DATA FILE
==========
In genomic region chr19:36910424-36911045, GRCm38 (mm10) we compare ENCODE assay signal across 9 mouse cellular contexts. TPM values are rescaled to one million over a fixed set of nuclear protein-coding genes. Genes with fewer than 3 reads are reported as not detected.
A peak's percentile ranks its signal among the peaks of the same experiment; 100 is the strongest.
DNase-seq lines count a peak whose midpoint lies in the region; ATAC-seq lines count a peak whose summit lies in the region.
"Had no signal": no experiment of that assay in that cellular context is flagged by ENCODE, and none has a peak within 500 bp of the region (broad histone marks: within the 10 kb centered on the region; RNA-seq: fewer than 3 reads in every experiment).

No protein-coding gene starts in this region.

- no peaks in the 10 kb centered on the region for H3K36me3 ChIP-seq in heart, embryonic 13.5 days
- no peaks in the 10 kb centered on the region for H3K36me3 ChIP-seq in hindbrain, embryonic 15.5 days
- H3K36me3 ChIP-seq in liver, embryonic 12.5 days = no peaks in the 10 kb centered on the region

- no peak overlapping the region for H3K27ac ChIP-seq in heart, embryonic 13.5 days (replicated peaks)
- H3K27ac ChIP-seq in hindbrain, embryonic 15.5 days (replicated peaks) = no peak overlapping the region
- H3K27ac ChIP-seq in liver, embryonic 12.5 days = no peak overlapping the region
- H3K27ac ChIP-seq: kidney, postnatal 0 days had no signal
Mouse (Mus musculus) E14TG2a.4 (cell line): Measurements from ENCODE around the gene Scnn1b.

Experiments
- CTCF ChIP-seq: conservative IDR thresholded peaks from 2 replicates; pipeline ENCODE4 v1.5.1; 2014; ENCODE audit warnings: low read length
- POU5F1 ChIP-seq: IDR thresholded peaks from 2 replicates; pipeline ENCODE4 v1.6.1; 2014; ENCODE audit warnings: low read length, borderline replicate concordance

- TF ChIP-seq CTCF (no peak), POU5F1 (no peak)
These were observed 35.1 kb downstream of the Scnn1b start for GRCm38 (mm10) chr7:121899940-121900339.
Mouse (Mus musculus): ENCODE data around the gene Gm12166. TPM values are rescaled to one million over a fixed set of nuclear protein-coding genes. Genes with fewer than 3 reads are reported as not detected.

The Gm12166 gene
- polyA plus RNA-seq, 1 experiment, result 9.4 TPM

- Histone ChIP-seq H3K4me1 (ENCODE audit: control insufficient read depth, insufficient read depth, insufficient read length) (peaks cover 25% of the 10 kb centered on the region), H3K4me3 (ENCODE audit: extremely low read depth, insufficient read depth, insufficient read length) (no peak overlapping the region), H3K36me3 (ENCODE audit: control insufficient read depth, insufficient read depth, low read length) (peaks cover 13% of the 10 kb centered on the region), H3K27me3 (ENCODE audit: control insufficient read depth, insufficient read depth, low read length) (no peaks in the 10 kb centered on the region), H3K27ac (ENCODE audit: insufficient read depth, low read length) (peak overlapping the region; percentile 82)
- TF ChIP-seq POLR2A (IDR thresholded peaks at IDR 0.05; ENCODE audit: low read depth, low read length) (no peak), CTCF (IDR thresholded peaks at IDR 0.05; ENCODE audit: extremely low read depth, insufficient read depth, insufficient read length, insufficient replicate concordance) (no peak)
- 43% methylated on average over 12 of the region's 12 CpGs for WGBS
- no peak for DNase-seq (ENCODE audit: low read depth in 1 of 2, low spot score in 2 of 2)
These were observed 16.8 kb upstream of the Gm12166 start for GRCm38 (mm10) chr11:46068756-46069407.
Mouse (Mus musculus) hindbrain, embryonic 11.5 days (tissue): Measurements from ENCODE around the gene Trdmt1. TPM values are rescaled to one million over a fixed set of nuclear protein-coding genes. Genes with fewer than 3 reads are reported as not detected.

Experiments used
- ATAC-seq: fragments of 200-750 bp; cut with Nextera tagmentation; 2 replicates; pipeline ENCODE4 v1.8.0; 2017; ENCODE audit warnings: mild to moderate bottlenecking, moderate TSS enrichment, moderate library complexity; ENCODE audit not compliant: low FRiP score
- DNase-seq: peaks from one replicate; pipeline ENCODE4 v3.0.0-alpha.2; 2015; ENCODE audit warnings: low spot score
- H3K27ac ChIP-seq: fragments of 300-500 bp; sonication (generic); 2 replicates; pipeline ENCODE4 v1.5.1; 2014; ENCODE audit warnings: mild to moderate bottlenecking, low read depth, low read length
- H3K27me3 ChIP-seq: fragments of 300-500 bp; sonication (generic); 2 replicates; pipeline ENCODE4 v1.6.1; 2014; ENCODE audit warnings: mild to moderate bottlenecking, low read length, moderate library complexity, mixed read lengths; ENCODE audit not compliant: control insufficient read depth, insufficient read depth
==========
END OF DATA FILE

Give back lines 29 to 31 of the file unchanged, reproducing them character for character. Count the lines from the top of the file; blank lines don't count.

- ATAC-seq: fragments of 200-750 bp; cut with Nextera tagmentation; 2 replicates; pipeline ENCODE4 v1.8.0; 2017; ENCODE audit warnings: mild to moderate bottlenecking, moderate TSS enrichment, moderate library complexity; ENCODE audit not compliant: low FRiP score
- DNase-seq: peaks from one replicate; pipeline ENCODE4 v3.0.0-alpha.2; 2015; ENCODE audit warnings: low spot score
- H3K27ac ChIP-seq: fragments of 300-500 bp; sonication (generic); 2 replicates; pipeline ENCODE4 v1.5.1; 2014; ENCODE audit warnings: mild to moderate bottlenecking, low read depth, low read length